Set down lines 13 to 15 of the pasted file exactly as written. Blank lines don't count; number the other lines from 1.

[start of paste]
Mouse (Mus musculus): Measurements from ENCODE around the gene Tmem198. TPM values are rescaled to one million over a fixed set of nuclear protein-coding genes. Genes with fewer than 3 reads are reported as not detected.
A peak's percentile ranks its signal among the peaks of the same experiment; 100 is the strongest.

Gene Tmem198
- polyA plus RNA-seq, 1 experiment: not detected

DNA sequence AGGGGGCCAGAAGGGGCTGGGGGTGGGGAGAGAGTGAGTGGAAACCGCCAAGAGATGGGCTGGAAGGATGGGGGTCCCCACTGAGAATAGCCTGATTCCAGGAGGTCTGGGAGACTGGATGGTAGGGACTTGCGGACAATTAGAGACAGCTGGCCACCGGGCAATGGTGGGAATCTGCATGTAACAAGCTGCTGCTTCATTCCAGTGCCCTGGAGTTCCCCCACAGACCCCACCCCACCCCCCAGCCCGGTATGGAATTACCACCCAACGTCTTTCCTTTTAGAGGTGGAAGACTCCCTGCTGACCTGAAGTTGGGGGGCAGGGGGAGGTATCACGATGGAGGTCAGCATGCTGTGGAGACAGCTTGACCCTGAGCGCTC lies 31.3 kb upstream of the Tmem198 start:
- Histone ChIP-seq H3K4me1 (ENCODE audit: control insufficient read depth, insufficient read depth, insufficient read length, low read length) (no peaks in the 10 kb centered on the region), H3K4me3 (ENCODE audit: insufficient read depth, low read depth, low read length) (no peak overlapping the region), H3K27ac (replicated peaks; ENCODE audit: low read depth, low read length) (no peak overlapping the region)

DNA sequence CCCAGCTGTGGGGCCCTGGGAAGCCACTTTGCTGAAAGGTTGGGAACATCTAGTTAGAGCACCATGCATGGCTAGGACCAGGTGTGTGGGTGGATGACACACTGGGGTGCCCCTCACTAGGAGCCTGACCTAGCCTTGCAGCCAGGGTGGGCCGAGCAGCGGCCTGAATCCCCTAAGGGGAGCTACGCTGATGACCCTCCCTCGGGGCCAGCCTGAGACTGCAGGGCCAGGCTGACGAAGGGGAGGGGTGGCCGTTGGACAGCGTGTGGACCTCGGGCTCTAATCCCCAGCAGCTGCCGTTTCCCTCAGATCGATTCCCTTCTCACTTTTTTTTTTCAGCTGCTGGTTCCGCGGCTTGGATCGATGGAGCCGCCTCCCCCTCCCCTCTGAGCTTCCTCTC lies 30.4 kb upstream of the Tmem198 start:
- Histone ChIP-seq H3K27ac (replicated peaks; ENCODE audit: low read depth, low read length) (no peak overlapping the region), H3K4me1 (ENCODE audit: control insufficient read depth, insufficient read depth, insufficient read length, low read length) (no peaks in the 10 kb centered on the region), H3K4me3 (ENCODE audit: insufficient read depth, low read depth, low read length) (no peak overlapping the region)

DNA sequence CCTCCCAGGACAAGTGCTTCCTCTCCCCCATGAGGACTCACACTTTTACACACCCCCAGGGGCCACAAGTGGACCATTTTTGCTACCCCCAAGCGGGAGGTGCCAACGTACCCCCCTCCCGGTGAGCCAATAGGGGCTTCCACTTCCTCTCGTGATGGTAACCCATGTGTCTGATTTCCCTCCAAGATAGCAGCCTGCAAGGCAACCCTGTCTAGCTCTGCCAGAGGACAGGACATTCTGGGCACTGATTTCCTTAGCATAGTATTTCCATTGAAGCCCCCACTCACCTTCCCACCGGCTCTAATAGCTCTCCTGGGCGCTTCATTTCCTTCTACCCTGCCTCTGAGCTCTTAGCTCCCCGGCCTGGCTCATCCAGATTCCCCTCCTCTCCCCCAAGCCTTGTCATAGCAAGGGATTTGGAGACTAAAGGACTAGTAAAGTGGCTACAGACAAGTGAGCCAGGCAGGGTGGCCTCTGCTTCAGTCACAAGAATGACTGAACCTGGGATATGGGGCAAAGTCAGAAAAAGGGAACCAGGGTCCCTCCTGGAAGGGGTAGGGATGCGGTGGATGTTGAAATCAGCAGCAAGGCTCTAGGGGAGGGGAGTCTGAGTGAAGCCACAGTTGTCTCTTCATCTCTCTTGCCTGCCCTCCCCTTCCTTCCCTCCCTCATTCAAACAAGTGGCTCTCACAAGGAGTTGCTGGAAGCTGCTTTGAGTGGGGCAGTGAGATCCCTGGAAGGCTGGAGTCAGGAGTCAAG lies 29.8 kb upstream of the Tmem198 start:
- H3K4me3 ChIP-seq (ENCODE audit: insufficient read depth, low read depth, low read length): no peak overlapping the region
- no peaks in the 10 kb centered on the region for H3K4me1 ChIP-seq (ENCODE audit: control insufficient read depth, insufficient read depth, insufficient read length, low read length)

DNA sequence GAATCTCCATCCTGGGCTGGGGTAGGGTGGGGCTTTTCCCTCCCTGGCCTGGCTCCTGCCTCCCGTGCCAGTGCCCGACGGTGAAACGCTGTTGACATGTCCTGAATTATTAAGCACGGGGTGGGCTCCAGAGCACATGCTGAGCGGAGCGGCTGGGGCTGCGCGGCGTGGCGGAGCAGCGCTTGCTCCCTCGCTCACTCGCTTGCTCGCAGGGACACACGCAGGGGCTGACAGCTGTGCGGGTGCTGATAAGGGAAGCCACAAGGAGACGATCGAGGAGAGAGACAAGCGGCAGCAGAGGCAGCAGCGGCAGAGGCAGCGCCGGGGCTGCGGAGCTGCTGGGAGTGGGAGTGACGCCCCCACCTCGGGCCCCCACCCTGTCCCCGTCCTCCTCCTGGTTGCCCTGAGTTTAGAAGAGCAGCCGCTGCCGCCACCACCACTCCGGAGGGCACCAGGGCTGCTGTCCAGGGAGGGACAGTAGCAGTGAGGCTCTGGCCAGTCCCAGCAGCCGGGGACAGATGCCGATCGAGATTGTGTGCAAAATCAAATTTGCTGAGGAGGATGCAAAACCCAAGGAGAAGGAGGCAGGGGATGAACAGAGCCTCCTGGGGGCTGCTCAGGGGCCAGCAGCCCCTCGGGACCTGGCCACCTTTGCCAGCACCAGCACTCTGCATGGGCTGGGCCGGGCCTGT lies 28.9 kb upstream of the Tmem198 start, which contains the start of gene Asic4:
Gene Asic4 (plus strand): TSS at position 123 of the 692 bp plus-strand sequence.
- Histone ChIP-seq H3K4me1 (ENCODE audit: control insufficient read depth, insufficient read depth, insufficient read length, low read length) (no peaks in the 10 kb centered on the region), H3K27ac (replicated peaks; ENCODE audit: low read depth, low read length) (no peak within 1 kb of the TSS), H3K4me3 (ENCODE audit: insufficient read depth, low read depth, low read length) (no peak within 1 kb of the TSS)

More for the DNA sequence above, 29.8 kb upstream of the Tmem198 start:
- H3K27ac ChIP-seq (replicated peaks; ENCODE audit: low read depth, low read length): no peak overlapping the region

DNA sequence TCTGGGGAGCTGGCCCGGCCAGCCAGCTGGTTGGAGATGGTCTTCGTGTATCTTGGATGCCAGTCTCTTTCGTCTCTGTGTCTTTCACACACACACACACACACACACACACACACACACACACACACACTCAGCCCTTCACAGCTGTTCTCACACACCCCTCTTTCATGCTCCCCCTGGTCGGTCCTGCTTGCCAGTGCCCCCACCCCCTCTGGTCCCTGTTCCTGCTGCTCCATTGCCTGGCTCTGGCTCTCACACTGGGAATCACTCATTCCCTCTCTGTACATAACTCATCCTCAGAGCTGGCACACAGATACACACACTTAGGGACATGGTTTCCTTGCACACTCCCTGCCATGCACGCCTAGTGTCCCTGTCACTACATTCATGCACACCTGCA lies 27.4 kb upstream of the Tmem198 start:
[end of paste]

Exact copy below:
Gene Asic4 (plus strand): TSS at position 123 of the 692 bp plus-strand sequence.
- Histone ChIP-seq H3K4me1 (ENCODE audit: control insufficient read depth, insufficient read depth, insufficient read length, low read length) (no peaks in the 10 kb centered on the region), H3K27ac (replicated peaks; ENCODE audit: low read depth, low read length) (no peak within 1 kb of the TSS), H3K4me3 (ENCODE audit: insufficient read depth, low read depth, low read length) (no peak within 1 kb of the TSS)

More for the DNA sequence above, 29.8 kb upstream of the Tmem198 start: